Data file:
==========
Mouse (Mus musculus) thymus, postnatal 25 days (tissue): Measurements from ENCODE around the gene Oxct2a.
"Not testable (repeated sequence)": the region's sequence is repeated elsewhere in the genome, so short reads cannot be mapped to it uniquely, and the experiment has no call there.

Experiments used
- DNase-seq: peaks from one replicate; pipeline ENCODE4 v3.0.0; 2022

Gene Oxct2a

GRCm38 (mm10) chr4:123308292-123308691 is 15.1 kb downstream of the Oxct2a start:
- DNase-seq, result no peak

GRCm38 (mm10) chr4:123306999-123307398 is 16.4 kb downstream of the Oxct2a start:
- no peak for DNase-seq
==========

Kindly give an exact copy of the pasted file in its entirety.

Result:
Mouse (Mus musculus) thymus, postnatal 25 days (tissue): Measurements from ENCODE around the gene Oxct2a.
"Not testable (repeated sequence)": the region's sequence is repeated elsewhere in the genome, so short reads cannot be mapped to it uniquely, and the experiment has no call there.

Experiments used
- DNase-seq: peaks from one replicate; pipeline ENCODE4 v3.0.0; 2022

Gene Oxct2a

GRCm38 (mm10) chr4:123308292-123308691 is 15.1 kb downstream of the Oxct2a start:
- DNase-seq, result no peak

GRCm38 (mm10) chr4:123306999-123307398 is 16.4 kb downstream of the Oxct2a start:
- no peak for DNase-seq